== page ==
A year after its opening, attendance has reached the figure of 800,000 visitors, including 20,000 subscribers to the Pass, an annual membership card that allows one to visit exhibitions an unlimited number of times.  Eighty-six percent of the visitors to the Pompidou Center-Metz are French, and among them the majority are from the Lorraine region.  With more than 60 percent of the visitors residing in the Moselle département, the Pompidou Center-Metz is the main motivation for their trips to Metz.  Thirty-three percent of visitors report that they have come to Metz for the first time.  A clear increase in economic activity for the city Metz has thus been noted.  These results rank the Pompidou Center-Metz as the most frequented museum among French cultural institutions outside the Île de France region.


1.The main contractor for the Pompidou Center-Metz was Metz Métropole, the main financial backer for the facility, in partnership with the City of Metz (official agent) and the Pompidou Center.  Construction of the Pompidou Center-Metz has also received financial support from the Departmental Council of Moselle, the Regional Council of Lorraine, the French State, and the European Union (European Development Fund).  The total cost for the project came to 72 million euros, before taxes.  In late 2008, the Pompidou Center-Metz became a government-owned cultural-cooperation corporation whose founding members are the French State, the Pompidou Center, the Region of Lorraine, the Metz Metropolitan Community, and the City of Metz..

Main Participants :
Contractor: Metz Metropolitan Community
Official Agent: City of Metz
Partner of the Contractor: Pompidou Center, Paris
Architects: Shigeru Ban Architects Europe et Jean de Gastines Architectes, Paris
Associate Architect for the Competition Phase: Philip Gumuchdjian Architect, London.
Bureaux d’études techniques : Arup, Londres, et Terrell, Boulogne-Billancourt.
Entreprise générale : Demathieu & Bard, Montigny-lès-Metz.
Entreprise de charpente métallique : Viry, Eloyes.
Entreprise de charpente bois : Holzbau Amann, Weilheim-Bannholz, Allemagne.
Entreprise pour la membrane : Taiyo Europe, Munich, Allemagne


Selected Bibliography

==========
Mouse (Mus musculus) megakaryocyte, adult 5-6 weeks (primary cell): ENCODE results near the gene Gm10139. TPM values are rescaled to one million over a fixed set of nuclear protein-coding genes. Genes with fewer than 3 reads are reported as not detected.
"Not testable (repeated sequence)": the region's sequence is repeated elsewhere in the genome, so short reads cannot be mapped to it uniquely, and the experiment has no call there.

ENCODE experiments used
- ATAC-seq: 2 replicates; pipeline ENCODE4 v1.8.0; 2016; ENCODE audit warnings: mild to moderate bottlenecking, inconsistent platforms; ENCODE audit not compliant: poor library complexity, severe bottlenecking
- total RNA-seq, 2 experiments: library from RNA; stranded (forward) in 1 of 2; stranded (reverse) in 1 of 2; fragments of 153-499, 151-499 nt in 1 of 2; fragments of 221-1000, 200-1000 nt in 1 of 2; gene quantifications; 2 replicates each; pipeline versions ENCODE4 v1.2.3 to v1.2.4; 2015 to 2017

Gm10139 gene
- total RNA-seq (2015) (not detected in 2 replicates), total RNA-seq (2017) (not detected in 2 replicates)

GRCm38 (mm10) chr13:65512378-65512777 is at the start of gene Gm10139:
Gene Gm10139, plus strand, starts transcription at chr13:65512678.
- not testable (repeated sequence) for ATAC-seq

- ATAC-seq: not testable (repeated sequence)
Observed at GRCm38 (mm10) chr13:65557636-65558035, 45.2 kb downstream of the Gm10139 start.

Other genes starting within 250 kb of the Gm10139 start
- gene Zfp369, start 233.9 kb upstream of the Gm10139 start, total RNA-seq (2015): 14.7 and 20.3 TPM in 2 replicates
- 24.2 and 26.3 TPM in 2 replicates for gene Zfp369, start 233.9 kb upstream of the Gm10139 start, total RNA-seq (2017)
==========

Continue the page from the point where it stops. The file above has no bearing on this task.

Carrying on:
LE BON, Laurent. Ed., Chefs-d’œuvre ? (exhibition catalogue). Metz: Centre Pompidou-Metz, 2010.

JODIDIO, Philip, with Laurent LE BON and Aurélien LEMONIER, Eds., Chefs-d’œuvre ?, Architectures de musées, 1937-2014. Metz: Centre Pompidou-Metz, 2010.

JODIDIO, Philip with Laurent LE BON. Centre Pompidou-Metz. Paris: Centre Pompidou / Prestel, 2008.


1. Overall view of the Pompidou Center-Metz at night.
© Centre Pompidou-Metz; Shigeru Ban Architects Europe and Jean de Gastines Architectes, with Philip Gumuchdjian for the competition-winning project design/Metz Métropole/Pompidou Center-Metz/Photo : Roland Halbe..


2. View of the Forum and the roofing structure with its transparent membrane, Pompidou Center-Metz.
© Centre Pompidou-Metz; Shigeru Ban Architects Europe and Jean de Gastines Architectes, with Philip Gumuchdjian for the competition-winning project design/Metz Métropole/Pompidou Center-Metz/Photo : Roland Halbe.


3. Detail of the roof's frame, Pompidou Center-Metz.
© Centre Pompidou-Metz; Shigeru Ban Architects Europe and Jean de Gastines Architectes, with Philip Gumuchdjian for the competition-winning project design/Metz Métropole/Pompidou Center-Metz/Photo : Roland Halbe.


4. Gallery with a view of the city, Pompidou Center-Metz.
© Centre Pompidou-Metz; Shigeru Ban Architects Europe and Jean de Gastines Architectes, with Philip Gumuchdjian for the competition-winning project design/Metz Métropole/Pompidou Center-Metz/Photo : Olivier H. Dancy.